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News from the Empire Paperback – April 7, 2009


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Product Details

  • Paperback: 880 pages
  • Publisher: Dalkey Archive Press; First English Translation edition (April 7, 2009)
  • Language: English
  • ISBN-10: 1564785335
  • ISBN-13: 978-1564785336
  • Product Dimensions: 9 x 6.1 x 1.5 inches
  • Shipping Weight: 2 pounds (View shipping rates and policies)
  • Average Customer Review: 4.2 out of 5 stars  See all reviews (5 customer reviews)
  • Amazon Best Sellers Rank: #393,836 in Books (See Top 100 in Books)

Editorial Reviews

From Publishers Weekly

Starred Review. Operatic and beautiful, del Paso's lush cautionary tale of empire building chronicles the brief and disastrous reign of Ferdinand Maximilian of Austria and Marie Charlotte (Carlota) of Belgium, emperor and empress of Mexico from 1863 to 1867. Seeking to redefine herself, Carlota embraces her new role as empress while Max flounders. They are usurpers, and while Benito Juarez, rightful ruler of the republic, abandons the capital to them, the seat of power stays with him as he watches from the periphery and refuses to acknowledge European rule. Desperate, spiraling into madness and wary of impending disaster, Carlota sails to Europe and begs the European monarchies for help that will never arrive. Outliving everyone, Carlota, elderly and insane, still in love with both her lost husband and her lost empire, is left to lament of Mexico, I am mother to them all because, Maximilian, I am their history and I am mad. This moving and engaging epic about the twilight of European monarchy and the struggles of the people they imposed themselves on may be considered a Mexican War and Peace. (Apr.)
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Review

Operatic and beautiful -Publishers Weekly


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14 of 14 people found the following review helpful By Ted Olsen on April 6, 2009
Format: Paperback Verified Purchase
News from the Empire gives a detailed history of the failure of France's nation building project in Mexico, an account of Maximilian's death at the hands of Benito Juarez' soldiers and Carlotas' protracted madness. A history written by the man whom many of us believe to be Mexico's greatest writer, Fernando del Paso. Those who love his Palinuro will find many of del Paso's same qualities of style in News from the Empire. Missing is the Joycean humor and ruthless puns. Here one is reminded more of Faulkner's loaded paragraphs and densely populated narrative; or of Ford Madox Ford's use of the unreliable narrator in the mad empress who is equally frustrating and equally demanding of our close reading. In other words, this is very much a modern novel: it requires us to be careful readers, then tempts us back for a second reading in which we discover a work even more delightful than the one we had first considered. I love this type of writing, works that demand some effort on my part. I would also add that I have now read both the Spanish original and the new English translation and find the latter to be amazing in its ability to retain the voice and style of the original.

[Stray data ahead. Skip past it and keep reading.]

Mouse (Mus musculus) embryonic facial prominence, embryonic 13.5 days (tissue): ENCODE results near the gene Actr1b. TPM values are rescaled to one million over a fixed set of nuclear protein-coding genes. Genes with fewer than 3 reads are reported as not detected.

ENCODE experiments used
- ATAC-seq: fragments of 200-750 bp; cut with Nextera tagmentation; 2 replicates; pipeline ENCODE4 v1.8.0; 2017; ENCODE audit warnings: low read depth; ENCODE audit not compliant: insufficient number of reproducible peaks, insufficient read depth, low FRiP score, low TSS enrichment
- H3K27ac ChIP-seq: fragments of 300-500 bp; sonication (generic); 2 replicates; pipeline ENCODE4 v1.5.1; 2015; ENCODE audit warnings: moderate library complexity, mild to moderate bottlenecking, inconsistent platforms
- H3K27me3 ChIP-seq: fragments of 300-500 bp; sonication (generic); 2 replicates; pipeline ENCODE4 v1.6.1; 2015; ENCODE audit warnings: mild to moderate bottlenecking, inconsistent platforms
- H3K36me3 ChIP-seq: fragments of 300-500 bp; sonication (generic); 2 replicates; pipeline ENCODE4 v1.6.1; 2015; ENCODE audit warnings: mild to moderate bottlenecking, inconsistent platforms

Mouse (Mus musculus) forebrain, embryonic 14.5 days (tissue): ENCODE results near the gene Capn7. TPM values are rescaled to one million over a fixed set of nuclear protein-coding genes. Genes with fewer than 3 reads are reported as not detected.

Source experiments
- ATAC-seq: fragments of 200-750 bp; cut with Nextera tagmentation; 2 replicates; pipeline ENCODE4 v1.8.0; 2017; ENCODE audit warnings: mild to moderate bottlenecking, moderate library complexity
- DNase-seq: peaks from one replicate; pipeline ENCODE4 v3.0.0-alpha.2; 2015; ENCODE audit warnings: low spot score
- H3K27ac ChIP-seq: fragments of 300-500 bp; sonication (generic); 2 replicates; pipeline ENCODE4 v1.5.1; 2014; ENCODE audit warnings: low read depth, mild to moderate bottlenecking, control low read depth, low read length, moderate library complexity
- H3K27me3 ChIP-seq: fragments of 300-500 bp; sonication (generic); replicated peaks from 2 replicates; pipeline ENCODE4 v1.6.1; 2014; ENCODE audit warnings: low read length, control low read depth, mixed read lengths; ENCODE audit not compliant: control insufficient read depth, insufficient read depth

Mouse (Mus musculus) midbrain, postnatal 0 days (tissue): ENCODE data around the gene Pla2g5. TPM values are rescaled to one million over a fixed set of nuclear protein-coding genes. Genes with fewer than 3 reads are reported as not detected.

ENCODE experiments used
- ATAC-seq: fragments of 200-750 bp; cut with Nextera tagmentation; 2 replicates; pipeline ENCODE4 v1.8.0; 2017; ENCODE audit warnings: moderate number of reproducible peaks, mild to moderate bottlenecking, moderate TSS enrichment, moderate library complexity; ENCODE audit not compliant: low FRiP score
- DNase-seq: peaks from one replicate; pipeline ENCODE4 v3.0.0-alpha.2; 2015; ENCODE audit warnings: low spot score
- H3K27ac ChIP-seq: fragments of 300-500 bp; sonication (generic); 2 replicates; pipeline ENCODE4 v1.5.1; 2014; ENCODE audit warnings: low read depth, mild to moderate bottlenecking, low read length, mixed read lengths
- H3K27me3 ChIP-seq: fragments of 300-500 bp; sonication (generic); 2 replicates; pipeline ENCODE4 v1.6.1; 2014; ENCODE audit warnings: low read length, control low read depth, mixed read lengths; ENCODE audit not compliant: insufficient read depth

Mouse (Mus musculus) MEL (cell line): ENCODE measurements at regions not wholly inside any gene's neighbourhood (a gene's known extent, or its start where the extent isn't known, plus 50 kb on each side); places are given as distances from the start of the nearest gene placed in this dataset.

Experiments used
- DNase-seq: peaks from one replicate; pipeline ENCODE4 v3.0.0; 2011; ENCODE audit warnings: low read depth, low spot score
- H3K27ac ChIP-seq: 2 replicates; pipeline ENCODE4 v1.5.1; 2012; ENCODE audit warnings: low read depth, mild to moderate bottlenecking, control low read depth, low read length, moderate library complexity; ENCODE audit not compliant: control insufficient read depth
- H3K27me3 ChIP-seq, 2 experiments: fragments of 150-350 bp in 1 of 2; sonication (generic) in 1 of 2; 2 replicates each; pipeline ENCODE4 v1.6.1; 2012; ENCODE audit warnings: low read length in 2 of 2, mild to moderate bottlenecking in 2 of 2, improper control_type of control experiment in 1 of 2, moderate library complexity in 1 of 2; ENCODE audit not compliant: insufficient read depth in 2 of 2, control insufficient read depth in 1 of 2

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9 of 9 people found the following review helpful By Jack Epperson on December 2, 2009
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Just the best thing I've read since discovering Asturias or Garcia Marquez. As sensual as Terra Nova and as informative as an encyclopedia. Like all Balzac in a single volume. I'll re-read and re-read this again and again. Interior monologues worthy of Joyce or Faulkner intertwined with clinically precise historic reporting. As obscure as Eliot and as direct as a newspaper. I'm overwhelmed.
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By Daniel Benavente on March 24, 2014
Format: Paperback Verified Purchase
great book, amazing story. Hard to believe this was real. This is a great book to understand Mexico's struggle to its independence.
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Fernando Del Paso is one of Mexico's great novelists, and News from the Empire, about the ill-fated monarchy of Maximiliano and Carlota, is his masterpiece.
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3 of 15 people found the following review helpful By R2 on March 29, 2012
Format: Paperback
I decided to read this book based on its popularity in Mexico, I usually like to read books based on historical facts. I was quickly dissapointed with this book...

The Author Fernando del Paso did a really good research on the characters involved in this historical drama, but then he pictured them mostly in very intimate and erotic situations, he also denigrates them all describing them as ridiculous fools in a very coward manner considering they're not alive to defend themselves. This takes much of the characters' historical interest away.

Carlota's crazyness is described in about 50% of the book, it gets tiring and she's also portrayed repeatedly in very sexual denigrating situations.

Erotism of very bad taste keeps repeating over and over throughout the book to a point where it's absolutely unnecesary.

I believe a book reveals the author's soul, well in that case Mr. del Paso could be described as a very perverted person.

In the end, the book left a very bad taste of mouth, it's hard to believe people in Mexico actually labeled this book as the best novel of the last decades when in reality it seems more like a porn novel and all it's characters downgraded to ridiculous fools.

If you want a good read about this historical time period I highly recommend Felix Zu Salm Salm's Diary, and Jose Luis Blasio's book on Maximilian.
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